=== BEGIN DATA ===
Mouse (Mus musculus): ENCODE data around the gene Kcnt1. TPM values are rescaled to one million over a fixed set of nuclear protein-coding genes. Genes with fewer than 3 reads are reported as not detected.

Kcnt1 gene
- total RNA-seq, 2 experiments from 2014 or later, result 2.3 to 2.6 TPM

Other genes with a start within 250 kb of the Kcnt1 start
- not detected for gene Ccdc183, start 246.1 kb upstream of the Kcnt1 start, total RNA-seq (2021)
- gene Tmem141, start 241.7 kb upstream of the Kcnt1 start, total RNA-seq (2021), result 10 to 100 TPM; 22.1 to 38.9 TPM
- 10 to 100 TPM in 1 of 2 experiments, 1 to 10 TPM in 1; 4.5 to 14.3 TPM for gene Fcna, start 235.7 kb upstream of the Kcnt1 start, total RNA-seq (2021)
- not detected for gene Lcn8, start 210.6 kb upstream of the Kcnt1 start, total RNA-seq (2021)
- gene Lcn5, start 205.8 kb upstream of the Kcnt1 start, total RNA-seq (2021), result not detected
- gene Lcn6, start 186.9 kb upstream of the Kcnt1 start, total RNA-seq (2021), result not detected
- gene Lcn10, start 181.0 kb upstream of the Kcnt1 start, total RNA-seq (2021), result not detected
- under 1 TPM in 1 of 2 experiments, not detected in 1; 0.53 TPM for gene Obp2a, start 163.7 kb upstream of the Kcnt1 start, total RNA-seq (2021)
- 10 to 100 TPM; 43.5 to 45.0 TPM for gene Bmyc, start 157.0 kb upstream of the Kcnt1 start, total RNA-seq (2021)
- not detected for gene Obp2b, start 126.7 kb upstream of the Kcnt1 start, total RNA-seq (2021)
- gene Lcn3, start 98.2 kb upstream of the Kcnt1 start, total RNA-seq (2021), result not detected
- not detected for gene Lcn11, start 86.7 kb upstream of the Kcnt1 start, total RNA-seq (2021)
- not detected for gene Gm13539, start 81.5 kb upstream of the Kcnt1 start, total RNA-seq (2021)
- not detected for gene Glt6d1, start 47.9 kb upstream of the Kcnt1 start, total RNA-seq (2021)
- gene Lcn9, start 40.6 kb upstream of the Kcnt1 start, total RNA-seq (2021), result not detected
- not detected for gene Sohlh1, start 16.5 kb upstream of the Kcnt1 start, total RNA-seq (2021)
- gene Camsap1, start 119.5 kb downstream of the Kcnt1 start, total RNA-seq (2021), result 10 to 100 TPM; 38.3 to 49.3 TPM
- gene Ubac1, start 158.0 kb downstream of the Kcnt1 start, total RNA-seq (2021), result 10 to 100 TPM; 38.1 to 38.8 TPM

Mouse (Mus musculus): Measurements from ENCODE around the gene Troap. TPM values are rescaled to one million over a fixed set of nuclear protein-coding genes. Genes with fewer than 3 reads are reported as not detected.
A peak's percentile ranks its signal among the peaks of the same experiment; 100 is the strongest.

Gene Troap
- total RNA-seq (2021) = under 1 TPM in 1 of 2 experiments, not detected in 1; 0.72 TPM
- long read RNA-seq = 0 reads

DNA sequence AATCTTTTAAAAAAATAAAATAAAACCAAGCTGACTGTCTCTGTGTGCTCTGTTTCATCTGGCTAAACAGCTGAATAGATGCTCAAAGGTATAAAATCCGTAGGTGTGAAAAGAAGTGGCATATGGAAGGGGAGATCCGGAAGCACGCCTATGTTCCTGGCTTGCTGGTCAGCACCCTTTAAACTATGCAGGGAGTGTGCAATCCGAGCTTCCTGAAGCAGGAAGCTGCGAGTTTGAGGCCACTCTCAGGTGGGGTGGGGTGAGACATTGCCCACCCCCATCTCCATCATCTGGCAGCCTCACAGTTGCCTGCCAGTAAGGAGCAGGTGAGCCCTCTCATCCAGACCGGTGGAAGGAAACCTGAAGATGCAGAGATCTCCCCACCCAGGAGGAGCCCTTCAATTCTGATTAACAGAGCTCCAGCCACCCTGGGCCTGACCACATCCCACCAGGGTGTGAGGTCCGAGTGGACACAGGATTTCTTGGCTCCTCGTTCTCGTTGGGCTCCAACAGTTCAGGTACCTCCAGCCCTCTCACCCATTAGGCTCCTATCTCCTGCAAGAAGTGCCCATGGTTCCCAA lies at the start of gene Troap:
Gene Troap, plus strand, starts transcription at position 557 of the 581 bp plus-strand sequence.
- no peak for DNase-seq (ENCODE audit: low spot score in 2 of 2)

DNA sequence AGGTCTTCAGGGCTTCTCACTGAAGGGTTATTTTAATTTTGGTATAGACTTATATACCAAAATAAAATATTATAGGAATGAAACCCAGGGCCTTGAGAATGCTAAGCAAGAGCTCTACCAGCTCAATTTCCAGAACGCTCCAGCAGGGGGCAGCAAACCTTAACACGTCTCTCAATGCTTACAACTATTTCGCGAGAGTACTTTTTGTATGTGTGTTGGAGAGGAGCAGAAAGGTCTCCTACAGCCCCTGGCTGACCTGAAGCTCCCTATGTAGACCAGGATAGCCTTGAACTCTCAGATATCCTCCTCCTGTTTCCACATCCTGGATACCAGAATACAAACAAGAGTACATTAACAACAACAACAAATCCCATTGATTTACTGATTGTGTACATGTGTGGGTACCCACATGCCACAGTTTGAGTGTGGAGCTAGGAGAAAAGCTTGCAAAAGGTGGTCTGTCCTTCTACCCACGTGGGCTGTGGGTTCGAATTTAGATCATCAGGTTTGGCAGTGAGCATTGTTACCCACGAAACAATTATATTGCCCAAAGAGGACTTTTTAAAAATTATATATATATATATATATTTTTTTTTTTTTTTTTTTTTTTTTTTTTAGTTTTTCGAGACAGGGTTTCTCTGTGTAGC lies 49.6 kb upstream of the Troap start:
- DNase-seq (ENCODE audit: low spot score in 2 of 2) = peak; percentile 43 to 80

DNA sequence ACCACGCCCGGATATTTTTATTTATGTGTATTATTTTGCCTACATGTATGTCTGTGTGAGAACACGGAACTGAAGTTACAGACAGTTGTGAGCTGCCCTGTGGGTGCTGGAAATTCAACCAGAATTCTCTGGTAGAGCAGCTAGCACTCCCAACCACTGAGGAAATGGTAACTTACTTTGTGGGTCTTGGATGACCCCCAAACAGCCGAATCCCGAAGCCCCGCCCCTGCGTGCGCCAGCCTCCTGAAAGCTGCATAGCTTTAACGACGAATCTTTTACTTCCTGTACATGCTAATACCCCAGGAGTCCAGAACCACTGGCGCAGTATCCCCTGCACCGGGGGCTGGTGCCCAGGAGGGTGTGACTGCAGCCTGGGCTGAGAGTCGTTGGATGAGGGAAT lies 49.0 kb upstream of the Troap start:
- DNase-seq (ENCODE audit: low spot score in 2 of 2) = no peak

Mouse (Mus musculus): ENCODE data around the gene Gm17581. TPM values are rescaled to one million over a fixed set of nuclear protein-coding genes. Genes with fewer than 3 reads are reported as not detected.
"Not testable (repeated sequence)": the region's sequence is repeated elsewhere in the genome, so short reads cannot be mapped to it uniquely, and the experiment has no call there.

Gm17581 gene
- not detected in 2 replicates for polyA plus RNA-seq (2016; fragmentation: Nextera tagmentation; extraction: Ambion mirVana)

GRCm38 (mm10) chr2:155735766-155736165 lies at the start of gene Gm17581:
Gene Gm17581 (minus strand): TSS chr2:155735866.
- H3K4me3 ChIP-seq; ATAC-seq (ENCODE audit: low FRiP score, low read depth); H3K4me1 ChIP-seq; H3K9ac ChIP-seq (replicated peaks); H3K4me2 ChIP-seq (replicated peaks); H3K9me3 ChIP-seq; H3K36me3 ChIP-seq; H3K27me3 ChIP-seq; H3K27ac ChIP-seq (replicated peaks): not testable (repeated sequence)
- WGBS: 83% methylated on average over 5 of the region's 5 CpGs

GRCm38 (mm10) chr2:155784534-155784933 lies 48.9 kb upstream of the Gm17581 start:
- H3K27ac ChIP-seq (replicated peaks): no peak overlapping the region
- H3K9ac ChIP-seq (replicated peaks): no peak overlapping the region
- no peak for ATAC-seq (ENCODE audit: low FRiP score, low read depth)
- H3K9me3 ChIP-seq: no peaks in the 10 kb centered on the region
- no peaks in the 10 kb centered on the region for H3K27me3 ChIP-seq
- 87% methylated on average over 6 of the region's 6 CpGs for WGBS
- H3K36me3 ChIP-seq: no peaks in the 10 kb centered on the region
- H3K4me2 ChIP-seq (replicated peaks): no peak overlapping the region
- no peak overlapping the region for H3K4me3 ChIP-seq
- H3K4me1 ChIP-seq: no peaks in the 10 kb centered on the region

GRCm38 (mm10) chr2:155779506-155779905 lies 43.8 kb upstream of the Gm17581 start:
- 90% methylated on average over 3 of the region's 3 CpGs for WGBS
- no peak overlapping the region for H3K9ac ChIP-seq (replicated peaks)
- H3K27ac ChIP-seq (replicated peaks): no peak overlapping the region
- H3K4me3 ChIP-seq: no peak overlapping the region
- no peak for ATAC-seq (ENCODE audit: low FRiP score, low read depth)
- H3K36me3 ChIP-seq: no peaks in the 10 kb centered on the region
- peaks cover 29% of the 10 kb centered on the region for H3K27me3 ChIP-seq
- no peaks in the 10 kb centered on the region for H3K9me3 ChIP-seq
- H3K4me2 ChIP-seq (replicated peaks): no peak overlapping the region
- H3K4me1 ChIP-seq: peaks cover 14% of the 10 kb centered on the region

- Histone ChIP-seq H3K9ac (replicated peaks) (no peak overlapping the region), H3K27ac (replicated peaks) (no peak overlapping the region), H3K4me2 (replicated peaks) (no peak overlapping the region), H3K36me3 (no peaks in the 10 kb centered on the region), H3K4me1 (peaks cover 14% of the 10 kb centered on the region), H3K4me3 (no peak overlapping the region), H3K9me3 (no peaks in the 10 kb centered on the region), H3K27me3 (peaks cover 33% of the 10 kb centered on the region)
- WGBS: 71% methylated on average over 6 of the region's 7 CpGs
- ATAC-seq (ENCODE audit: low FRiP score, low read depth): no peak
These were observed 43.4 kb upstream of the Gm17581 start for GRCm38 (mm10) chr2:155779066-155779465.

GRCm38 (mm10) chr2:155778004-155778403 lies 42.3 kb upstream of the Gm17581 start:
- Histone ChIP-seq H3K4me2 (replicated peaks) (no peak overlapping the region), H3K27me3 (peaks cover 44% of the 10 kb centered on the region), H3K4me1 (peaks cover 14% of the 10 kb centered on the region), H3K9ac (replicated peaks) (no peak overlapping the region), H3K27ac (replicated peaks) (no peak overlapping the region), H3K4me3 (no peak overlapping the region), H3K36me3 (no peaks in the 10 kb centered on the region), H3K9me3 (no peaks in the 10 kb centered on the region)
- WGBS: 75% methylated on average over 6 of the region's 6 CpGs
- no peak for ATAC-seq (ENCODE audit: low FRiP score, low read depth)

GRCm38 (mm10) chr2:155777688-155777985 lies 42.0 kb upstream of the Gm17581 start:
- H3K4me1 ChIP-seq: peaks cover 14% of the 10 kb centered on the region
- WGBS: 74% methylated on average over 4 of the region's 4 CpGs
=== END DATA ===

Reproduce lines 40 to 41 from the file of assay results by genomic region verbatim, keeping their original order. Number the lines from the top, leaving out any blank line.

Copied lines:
Gene Gm17581 (minus strand): TSS chr2:155735866.
- H3K4me3 ChIP-seq; ATAC-seq (ENCODE audit: low FRiP score, low read depth); H3K4me1 ChIP-seq; H3K9ac ChIP-seq (replicated peaks); H3K4me2 ChIP-seq (replicated peaks); H3K9me3 ChIP-seq; H3K36me3 ChIP-seq; H3K27me3 ChIP-seq; H3K27ac ChIP-seq (replicated peaks): not testable (repeated sequence)